German’s Muslims worried over surge of mosques attack

Monitoring Desk

BERLIN: Germany’s Turkish community voiced concerns on Monday over the surge of attacks which targeted their mosques and cultural associations.

At least two mosques and a culture association were firebombed since Friday, after the PYD/PKK terrorist group threatened to carry out more violence against Turkish institutions in Germany.

Burhan Kesici, the head of the Islamic Council, underlined that unlike previous incidents of vandalism, mosques and associations were now being attacked by Molotov cocktails and firebombs.

“Attacks targeting mosques are becoming more violent,” Kesici told Anadolu Agency, and criticized German authorities for not taking a strong stance.

“We have not yet seen any response from the German government or the authorities,” he said.

The PYD/PKK’s youth organization announced recently that they will carry out more violent attacks against Turkish institutions and associations in Germany, to protest Turkey’s ongoing counter-terrorism operation in northwestern Syria.

The terrorist group claimed responsibility for the arson attack that targeted a mosque in Lauffen am Neckar on Friday and posted the video footage of the attack on the Internet. On Sunday, a Turkish mosque in Berlin was set alight by unknown assailants, who threw burning material at the building.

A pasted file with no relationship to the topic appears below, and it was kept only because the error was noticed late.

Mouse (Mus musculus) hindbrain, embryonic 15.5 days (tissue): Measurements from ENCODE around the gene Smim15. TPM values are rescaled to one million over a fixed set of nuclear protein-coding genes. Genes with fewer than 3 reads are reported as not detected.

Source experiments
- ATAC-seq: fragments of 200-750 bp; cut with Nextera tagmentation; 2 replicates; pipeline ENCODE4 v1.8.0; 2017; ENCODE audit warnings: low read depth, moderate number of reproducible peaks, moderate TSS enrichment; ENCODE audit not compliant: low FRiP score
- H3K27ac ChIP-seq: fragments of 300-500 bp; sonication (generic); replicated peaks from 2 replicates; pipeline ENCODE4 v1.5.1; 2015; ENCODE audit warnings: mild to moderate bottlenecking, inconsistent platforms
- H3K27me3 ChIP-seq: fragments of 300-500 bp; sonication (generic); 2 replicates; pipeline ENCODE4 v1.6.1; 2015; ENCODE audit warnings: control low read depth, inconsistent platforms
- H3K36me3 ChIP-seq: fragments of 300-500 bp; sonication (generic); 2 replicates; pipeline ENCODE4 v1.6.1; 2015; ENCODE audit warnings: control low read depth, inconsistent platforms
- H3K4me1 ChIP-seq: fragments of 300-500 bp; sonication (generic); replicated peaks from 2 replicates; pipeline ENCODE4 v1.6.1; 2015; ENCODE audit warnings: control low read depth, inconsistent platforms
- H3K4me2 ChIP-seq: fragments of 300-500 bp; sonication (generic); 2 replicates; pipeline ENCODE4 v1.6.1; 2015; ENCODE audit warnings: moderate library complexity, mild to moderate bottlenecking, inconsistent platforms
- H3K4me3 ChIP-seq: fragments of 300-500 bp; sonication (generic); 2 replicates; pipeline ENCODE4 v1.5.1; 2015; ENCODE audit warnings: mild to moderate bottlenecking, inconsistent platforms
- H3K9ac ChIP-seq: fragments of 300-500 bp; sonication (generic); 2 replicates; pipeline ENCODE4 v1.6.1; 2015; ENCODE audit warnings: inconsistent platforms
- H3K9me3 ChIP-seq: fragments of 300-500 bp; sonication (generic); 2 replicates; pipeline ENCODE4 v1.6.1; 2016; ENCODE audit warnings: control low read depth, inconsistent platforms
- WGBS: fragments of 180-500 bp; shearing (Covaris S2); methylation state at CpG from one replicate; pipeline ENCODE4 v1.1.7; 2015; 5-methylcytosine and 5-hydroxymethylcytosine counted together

The PKK has been banned in Germany since 1993, but it remains active, with nearly 14,000 followers among the country’s Kurdish immigrant population.

Violence by the PYD/PKK sympathizers continued on Monday, by an arson attack targeting a Turkish culture association in Ahlen, a small town in North Rhine-Westphalia.

Turkey has long criticized Germany for not taking serious measures against the PKK, which uses the country as a platform for their fund-raising, recruitment, and propaganda activities.

Germany has a 3 million-strong Turkish community, many of whom are second- and third-generation German-born citizens of Turkish descent whose grandparents moved to the country during the 1960s.

Ankara launched Operation Olive Branch on Jan. 20 to clear terrorist groups from Afrin in northwestern Syria amid growing threats posed from the region to Turkey.

The Turkish General Staff has stressed that the operation aims to establish security and stability along Turkey’s borders and the region as well as protect Syrians from the oppression and cruelty of terrorists. The military also underlined that only terror targets are being destroyed and “utmost care” is being taken to not harm civilians. AA